What Obligation Do I Have to Pay My Spouse's Medical Bills?

In general, one spouse is not obligated to pay the medical bills of the other spouse. Unfortunately, there are several exceptions to this rule.

If you live in a community property state, you would typically bear responsibility for such a debt. The general rule in such a case is, a medical bill or other debt that is incurred during the marriage, versus debt that is incurred before the marriage, is considered a joint debt. This holds true even if the debt is listed exclusively in one spouse's name.

If you signed a document stating that you would be responsible for payments on a debt or medical bill, you are liable for payments. For example, if your spouse has been admitted to the hospital, and you signed or acted as a co-signer on any documents that would obligate you for payment of any bills incurred during your spouse's hospital stay, as a signer, you are responsible for payments. As a co-signer, you are responsible for payments if your spouse fails to pay the bills. This is true no matter what state that you reside in.

The last exception has to do with the "doctrine of necessities." This doctrine was established under common law. While many states no longer follow the doctrine, some states have actually made it statutory law. Under the "doctrine of necessities, one spouse is liable for the "necessary" expenses incurred by the other spouse during marriage. This holds true for any debt, but particularly for medical bills, which are almost always deemed "necessary."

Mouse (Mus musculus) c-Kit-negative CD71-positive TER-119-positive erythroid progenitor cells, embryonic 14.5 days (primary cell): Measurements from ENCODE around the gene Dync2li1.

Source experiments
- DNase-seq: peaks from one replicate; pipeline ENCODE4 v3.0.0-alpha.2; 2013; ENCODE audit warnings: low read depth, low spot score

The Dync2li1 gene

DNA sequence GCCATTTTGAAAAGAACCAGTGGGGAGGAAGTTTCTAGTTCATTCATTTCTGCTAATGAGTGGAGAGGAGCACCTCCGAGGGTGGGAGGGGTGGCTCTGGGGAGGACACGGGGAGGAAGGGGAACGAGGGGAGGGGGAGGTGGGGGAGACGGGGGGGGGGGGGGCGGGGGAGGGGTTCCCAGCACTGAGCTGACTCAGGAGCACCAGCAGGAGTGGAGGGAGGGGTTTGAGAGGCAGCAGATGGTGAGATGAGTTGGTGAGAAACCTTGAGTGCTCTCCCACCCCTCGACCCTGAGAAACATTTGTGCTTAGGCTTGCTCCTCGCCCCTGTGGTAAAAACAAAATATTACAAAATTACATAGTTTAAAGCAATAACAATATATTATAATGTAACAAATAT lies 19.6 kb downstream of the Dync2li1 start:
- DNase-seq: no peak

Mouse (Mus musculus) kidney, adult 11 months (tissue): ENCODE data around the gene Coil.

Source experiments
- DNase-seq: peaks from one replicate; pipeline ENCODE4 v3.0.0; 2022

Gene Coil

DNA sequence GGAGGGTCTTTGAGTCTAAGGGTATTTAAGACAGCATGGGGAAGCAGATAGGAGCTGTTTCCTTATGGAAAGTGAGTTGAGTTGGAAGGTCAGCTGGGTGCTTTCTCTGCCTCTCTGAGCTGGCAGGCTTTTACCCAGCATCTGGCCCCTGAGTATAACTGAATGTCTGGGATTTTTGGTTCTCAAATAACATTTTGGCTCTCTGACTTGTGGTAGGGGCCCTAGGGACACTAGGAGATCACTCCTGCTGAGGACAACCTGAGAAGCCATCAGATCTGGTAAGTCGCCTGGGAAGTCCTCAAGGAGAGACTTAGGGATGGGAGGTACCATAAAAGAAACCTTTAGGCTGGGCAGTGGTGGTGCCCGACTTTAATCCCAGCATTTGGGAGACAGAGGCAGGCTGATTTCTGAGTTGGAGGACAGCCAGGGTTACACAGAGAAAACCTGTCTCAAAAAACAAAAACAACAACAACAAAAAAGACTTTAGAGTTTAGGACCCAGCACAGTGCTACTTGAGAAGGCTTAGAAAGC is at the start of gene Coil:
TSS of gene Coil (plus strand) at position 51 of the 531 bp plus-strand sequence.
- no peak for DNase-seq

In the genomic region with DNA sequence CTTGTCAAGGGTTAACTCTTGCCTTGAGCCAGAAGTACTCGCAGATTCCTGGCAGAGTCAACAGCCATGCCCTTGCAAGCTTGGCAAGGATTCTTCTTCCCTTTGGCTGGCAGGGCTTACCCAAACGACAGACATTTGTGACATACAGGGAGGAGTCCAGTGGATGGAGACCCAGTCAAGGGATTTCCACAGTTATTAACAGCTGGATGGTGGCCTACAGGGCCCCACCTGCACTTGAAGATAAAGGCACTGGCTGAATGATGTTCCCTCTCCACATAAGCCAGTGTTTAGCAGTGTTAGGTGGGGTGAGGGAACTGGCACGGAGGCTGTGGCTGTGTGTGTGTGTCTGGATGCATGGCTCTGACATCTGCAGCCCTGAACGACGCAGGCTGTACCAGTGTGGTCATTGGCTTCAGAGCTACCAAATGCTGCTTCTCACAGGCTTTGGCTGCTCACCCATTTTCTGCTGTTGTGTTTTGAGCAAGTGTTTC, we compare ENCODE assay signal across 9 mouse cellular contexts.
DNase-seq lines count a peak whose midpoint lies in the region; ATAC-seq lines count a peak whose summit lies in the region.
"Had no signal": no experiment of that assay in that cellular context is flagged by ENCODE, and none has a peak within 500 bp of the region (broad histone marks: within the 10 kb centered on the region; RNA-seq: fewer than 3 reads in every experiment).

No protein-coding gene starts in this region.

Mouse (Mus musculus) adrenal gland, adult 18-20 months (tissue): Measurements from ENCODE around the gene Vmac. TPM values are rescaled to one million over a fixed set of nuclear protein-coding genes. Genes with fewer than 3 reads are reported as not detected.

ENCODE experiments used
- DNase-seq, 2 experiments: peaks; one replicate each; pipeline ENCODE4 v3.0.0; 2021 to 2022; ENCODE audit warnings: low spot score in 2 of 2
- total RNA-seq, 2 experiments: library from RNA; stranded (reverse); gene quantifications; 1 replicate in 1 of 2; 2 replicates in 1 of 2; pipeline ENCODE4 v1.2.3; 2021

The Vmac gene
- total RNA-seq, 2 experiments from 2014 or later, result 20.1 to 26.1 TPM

In the case of a deceased spouse, even in a situation that did not fall into one of the above exceptions, the deceased's estate would still be liable for repayment. This means, the surviving spouse, although indirectly could be affected financially.

While the general rule is that one spouse is not liable for the other spouses' medical bills, there are indeed exceptions that would make the other spouse responsible for payment. If this is an issue or potential issue, you may want to consult with an attorney in your area. A local attorney can best advise you of all of your rights as they exist under state law and how they may be affected by other factors.